Researchers training machines to recognize vocal fatigue

Smart technology could one day protect teachers from a range of conditions.

Close-up Of A Woman's Hand Touching Her Sore Throat. source: shutterstock

Oct. 22, 2021

Even before COVID-19 had them speaking up in online classrooms or projecting their voices from behind masks, teachers were at high risk of vocal fatigue. This condition can cause persistent hoarseness, throat pain and permanent damage to the vocal cords. Currently, diagnosing vocal fatigue requires an in-person consultation. But someday, a wearable device or smart app could detect vocal fatigue early and help sufferers prevent further problems.

Before that happens, though, a machine has to learn how to recognize the difference between a healthy voice and a fatigued voice. That’s where Gui DeSouza comes in. DeSouza, an associate professor of electrical engineering and computer science, along with a collaborator from Germany, have spent years training a computer to detect vocal issues by providing the system with hundreds of samples from student teachers and control groups.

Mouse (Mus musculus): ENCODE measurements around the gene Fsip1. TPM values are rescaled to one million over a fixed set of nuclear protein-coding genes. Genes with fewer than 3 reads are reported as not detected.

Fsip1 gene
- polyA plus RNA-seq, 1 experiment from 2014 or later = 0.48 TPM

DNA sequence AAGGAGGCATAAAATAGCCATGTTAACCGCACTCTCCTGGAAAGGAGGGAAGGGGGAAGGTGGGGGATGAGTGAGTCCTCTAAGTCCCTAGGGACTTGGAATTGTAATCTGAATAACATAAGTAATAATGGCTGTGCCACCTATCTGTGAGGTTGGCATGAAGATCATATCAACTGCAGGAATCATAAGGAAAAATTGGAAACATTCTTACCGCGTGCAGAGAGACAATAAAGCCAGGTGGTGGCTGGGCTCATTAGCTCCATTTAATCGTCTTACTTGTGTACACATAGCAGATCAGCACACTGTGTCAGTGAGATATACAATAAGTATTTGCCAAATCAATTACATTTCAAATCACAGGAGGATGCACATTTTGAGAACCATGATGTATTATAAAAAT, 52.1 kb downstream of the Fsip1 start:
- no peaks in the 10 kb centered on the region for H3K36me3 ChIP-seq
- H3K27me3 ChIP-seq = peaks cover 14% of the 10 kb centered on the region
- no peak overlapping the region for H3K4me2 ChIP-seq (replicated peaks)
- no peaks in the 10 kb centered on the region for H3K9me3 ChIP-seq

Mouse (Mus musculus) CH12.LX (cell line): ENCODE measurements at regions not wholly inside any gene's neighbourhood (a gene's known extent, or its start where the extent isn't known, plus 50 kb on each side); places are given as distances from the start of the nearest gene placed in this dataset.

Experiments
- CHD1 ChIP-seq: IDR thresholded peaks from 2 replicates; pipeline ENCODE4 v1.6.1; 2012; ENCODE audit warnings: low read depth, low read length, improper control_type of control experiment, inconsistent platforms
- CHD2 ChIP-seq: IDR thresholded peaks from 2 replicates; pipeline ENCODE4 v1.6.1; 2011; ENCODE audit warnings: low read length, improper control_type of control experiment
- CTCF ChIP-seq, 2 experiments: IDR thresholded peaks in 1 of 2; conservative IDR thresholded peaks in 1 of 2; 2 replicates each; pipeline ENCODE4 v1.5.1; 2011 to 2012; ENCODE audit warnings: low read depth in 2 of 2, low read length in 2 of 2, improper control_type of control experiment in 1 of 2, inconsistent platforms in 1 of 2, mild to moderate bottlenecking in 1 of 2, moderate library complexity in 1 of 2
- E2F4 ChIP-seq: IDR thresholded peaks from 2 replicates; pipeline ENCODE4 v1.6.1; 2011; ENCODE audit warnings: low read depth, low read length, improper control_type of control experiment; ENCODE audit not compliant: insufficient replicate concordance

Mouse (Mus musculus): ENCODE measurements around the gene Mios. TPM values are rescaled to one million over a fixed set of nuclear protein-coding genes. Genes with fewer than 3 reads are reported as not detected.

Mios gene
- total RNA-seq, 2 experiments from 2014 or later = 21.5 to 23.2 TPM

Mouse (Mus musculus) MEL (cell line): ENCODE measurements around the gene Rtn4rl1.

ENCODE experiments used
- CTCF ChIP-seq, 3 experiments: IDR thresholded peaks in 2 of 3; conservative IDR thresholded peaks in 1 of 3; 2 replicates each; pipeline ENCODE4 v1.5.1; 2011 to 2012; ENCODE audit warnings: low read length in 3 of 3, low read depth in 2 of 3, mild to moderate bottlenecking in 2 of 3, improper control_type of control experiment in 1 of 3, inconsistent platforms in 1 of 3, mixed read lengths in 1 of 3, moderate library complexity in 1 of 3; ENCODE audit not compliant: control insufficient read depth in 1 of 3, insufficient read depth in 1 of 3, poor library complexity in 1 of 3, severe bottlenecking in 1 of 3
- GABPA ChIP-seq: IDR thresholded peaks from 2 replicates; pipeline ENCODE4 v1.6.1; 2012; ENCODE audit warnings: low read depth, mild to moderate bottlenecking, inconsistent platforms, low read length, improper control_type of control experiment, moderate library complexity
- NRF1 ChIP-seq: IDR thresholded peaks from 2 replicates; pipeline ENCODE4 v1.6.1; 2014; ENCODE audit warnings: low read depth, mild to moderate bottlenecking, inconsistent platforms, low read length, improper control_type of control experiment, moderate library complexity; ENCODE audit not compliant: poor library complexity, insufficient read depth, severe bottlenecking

“Student teachers are affected by vocal fatigue a lot more than other professionals,” DeSouza said. “We are addressing the diagnostic side because early detection can warn a person to change their habits or take corrective action.”

In addition to everyday scenarios, the group is also looking at MRI data to see if brain activities — such as reactions to stressors — have any correlation with what is happening in the voice. In the future, researchers could use their findings to commercialize smarter detection devices.

Read more from the College of Engineering

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